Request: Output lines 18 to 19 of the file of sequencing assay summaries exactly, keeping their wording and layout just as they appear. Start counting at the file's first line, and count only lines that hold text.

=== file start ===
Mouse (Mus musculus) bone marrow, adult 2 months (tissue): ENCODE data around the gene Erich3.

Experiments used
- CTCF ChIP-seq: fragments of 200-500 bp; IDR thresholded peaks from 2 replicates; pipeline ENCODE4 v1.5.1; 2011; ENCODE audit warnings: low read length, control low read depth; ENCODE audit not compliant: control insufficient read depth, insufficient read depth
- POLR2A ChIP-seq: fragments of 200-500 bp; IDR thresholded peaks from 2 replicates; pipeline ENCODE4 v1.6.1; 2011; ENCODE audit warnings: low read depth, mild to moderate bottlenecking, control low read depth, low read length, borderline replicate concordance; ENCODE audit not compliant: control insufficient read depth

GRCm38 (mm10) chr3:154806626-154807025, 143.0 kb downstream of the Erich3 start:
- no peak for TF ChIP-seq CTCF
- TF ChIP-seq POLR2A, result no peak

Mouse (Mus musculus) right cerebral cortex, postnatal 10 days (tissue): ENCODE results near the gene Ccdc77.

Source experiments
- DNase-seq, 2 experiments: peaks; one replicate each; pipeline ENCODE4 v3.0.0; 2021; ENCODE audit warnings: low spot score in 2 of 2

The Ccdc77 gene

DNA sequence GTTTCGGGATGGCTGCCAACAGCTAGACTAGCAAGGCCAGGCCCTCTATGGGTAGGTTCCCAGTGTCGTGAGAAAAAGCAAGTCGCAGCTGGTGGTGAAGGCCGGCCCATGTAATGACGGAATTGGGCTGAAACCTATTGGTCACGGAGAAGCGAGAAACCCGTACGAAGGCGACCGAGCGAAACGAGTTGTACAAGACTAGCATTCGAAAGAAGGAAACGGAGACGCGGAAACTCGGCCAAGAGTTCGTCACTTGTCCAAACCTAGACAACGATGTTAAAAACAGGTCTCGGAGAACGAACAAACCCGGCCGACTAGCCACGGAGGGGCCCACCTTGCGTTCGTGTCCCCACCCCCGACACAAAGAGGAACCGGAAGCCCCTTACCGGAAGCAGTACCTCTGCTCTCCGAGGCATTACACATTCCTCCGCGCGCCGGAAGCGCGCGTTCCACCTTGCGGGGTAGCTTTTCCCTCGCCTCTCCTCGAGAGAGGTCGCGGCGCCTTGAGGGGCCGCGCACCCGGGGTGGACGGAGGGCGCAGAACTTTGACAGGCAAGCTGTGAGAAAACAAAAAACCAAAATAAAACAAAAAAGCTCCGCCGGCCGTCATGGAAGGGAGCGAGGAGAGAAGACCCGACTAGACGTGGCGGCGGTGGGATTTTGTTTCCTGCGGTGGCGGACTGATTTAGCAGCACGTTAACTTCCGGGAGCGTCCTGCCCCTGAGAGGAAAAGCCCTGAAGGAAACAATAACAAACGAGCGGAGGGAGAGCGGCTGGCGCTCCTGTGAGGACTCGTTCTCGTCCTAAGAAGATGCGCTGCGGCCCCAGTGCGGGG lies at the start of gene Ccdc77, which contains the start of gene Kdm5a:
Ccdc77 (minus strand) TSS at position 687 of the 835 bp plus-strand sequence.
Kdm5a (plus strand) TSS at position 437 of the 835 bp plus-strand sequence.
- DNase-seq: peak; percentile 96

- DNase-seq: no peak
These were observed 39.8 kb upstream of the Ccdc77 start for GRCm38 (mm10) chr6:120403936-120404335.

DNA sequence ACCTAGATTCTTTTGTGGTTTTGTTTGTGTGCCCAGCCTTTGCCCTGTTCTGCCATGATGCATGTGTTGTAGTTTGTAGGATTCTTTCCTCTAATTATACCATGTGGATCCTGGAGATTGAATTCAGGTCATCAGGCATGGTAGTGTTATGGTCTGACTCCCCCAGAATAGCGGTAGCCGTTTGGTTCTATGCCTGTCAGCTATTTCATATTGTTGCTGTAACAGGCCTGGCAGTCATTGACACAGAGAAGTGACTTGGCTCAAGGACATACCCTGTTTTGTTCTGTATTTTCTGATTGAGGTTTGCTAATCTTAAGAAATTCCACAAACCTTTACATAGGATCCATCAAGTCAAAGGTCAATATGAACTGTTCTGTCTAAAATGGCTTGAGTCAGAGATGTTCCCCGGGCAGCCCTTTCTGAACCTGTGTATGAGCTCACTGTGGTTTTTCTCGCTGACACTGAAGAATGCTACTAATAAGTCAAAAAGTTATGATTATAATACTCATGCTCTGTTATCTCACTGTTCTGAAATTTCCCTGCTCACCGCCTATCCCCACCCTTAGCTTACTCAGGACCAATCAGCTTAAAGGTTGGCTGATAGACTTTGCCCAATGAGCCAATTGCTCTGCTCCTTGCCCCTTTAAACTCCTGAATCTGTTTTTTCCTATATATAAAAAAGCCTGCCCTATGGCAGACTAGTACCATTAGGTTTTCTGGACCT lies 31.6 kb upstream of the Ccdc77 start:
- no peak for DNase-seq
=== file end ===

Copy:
DNA sequence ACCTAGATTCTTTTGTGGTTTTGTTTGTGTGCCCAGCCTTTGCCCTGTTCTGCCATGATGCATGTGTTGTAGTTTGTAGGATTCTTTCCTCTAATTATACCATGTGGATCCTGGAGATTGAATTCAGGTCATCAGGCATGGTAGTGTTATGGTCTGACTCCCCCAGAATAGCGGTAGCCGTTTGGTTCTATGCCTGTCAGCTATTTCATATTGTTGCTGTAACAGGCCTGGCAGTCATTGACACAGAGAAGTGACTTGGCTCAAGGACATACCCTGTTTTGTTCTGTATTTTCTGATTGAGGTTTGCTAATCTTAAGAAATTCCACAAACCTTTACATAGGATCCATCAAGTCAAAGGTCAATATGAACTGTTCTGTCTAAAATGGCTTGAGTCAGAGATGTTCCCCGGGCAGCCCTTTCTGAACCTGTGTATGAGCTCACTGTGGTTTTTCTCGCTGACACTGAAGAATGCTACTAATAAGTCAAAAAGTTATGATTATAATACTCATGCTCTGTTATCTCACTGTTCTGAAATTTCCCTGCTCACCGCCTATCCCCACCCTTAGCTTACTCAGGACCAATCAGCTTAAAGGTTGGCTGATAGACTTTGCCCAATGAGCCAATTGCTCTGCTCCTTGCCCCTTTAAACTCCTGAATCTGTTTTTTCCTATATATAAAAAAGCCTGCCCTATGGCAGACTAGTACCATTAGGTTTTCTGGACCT lies 31.6 kb upstream of the Ccdc77 start:
- no peak for DNase-seq